I love libraries. I suspect I am in good company with those reading this magazine. My pandemic surprise is that I love libraries more now than I did at the start of 2020. I picked up two pandemic hobbies, thanks to the library. I started listening to audiobooks for the first time, and I began walking long distances every day. I did neither of those things prior to the pandemic. Sitting and reading is still my favorite “hobby,” but there is now room in my heart for walking and reading, too, thanks to the Montgomery County Public Libraries here in Maryland.
A key discovery for me that everyone else might already know: you can adjust the speed of audiobooks! Pre-pandemic, I had assumed that it took too long to listen to a book. During the early pandemic, I had trouble concentrating on physically reading a book—but hearing the right book read by the right reader is like a night on Broadway. The people invading my brain and my ears transported me in the way books have always transported me, and I am beyond grateful.
Recently, I was walking in a local park, listening to Local Woman Missing by Mary Kubica. I am scared of my own shadow, so it was an unusual choice for me. But my library suggested it; who am I to argue?
While I was listening to a particularly terrifying bit, another walker had the audacity to cross in front of me. I startled and screamed, and the explanation—“I’m listening to a scary book; it’s really good....”—didn’t connect with the appropriately startled walker. (I have seen her since while walking, and notice she always moves to the other side of the path.)
Listening to audiobooks led to some new observations. Describing Empire of Pain to my son, who introduced me to the spectacular Say Nothing, I told him that the author, Patrick Radden Keefe, “read it to me.” I laughed out loud listening to Mary Beth Keane’s Ask Again, Yes (an Irish mother-in-law who redefines complicated questions her granddaughter’s name, asking if it is a saint’s name). As an Irish American, those references are readily accessible to me.
A “duh” win for me from listening to books is hearing the words the way the author intended. For me, that adds valuable context when listening to books like An American Marriage by Tayari Jones, Firekeeper’s Daughter by Angeline Boulley, Of Women and Salt by Gabriella Garcia, and What’s Mine and Yours by Naima Coster.
While I found new reasons to love the library during the pandemic, don’t think for a moment I gave up all the reasons I always have loved libraries.
Before I figured out how to safely order groceries online, the library sent out an email explaining their genius “holds-to-go” program. While audiobooks were my newest friends, I never gave up on physical books, and the library kept me in stock. When I picked up books on hold, I noticed families just outside the library using the Wi-Fi, and it reminded me that while libraries largely provide highly valued convenience and fun for me, they provide key access to others in my community.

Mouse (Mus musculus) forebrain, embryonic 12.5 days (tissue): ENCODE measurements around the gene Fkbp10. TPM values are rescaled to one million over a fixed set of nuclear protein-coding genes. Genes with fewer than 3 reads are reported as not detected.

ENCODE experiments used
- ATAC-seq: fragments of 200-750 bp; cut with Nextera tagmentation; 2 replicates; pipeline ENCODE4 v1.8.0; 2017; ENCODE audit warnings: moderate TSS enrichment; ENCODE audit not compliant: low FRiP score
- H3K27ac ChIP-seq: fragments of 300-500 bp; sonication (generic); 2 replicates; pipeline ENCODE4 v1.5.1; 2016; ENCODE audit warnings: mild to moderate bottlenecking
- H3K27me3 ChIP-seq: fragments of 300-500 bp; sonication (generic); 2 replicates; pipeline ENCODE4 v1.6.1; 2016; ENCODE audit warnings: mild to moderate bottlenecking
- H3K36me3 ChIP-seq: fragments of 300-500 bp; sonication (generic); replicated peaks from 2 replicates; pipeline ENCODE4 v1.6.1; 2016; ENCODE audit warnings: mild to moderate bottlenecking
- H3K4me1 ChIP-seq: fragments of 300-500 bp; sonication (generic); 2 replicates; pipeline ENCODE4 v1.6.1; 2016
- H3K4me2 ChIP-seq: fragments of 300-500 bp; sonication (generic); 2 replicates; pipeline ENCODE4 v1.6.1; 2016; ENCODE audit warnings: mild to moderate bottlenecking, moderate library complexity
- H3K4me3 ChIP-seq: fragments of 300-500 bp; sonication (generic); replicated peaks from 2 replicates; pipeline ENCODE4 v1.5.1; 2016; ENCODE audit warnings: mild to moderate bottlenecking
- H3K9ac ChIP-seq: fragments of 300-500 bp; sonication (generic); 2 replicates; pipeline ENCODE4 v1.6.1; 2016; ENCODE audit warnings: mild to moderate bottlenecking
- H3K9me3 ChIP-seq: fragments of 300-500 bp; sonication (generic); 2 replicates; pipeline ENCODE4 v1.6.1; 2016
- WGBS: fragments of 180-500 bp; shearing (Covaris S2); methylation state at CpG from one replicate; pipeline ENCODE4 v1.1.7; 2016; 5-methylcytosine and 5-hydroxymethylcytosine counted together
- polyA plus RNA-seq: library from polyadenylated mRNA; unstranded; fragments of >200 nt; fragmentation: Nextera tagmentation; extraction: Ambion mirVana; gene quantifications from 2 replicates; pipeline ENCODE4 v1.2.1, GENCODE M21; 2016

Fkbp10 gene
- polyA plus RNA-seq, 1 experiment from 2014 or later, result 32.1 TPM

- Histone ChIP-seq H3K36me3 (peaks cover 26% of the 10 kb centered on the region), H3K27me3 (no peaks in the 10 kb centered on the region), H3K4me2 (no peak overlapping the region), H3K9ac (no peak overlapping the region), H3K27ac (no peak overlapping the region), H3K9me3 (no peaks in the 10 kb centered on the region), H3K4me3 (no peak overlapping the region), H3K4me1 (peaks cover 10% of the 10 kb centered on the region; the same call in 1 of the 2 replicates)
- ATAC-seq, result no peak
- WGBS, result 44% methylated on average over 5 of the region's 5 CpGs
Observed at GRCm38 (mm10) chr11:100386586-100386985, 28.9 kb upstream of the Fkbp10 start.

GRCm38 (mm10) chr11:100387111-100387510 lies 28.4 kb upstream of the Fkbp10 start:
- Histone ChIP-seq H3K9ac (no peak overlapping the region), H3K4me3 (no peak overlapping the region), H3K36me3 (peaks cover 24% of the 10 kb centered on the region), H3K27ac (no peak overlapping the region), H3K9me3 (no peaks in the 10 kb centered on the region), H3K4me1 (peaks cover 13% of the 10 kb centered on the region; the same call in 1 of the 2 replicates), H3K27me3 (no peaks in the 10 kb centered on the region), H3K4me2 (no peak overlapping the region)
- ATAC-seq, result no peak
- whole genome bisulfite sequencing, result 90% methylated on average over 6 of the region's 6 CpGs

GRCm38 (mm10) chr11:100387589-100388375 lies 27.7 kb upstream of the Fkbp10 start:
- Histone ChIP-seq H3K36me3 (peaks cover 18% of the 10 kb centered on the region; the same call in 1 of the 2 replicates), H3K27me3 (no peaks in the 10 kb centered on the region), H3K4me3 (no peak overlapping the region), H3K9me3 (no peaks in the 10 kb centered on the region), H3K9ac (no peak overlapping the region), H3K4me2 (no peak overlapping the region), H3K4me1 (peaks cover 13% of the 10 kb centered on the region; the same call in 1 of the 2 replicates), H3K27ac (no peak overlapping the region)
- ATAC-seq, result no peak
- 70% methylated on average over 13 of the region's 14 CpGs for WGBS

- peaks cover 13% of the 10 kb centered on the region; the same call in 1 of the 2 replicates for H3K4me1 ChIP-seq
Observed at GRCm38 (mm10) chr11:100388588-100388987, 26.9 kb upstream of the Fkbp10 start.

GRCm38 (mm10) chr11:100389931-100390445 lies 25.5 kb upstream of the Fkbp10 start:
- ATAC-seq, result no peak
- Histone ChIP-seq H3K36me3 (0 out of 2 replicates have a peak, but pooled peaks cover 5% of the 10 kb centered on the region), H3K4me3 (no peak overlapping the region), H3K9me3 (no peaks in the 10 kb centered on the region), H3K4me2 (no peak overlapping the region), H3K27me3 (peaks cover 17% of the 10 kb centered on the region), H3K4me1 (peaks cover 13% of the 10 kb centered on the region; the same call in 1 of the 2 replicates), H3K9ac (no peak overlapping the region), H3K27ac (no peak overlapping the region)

While Patience and Fortitude were being masked, librarians all over the country were innovating. I serve on my local friends of the library board, and our first pandemic support effort to the library was to acquire Zoom licenses. Overnight, classes designed to be in person became virtual.
Story times, conversation classes, book clubs, games, yoga, and other activities all became accessible online. I also attended more library programs than ever before: classes on using Zoom, on financial literacy, on volunteer opportunities; programs featuring great authors. I realized anew how much the library creates and fosters community.
I learned how others use their library cards—borrowing movies, TV shows, games—and my admiration for an institution I always loved grew. Here is an example of a successful way libraries adapted during the pandemic: Each year, our libraries, in partnership with the public schools and library friends, offers MOSAIC, an annual language-arts program for middle school students to showcase creative talents and express cultural identities. The competition asks students to creatively express their reflections on diversity and culture. MOSAIC was held virtually last year, but it still rewarded creativity, created a love of words, and minted some newly published authors.
It is always a good idea to host storytimes for young readers, foster human connection, talk about books, and provide access. During a pandemic, though, it’s a brilliant one.
Libraries are always told to do more with less and miraculously (with hard work, talent, and determination) figure out a way ahead to serve the community. To everyone working in the library, thanks for making life better, bigger, more fun, more connected, and more engaging at a scary time.
Denise Neary is on the board of Maryland’s Friends of the Library of Montgomery County and is a card-carrying member of the public library.
Correction: An earlier version of this article initially misnamed Mary Kubica.